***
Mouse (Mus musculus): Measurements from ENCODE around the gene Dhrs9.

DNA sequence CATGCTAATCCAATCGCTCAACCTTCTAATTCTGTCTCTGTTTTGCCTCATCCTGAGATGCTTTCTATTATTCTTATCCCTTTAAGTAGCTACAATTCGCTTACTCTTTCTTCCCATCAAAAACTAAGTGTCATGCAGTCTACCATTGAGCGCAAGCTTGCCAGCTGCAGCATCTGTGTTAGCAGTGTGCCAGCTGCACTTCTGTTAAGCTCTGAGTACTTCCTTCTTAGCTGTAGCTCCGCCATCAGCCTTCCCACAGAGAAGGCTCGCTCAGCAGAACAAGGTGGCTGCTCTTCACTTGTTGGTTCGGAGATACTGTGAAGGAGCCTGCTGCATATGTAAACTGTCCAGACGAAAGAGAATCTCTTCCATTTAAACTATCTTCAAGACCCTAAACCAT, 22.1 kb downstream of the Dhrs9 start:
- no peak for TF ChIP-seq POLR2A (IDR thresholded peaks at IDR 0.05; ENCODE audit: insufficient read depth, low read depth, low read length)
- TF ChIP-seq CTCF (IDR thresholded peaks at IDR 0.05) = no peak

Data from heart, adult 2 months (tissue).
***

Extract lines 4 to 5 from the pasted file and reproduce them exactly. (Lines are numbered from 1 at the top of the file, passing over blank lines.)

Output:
- TF ChIP-seq CTCF (IDR thresholded peaks at IDR 0.05) = no peak

Data from heart, adult 2 months (tissue).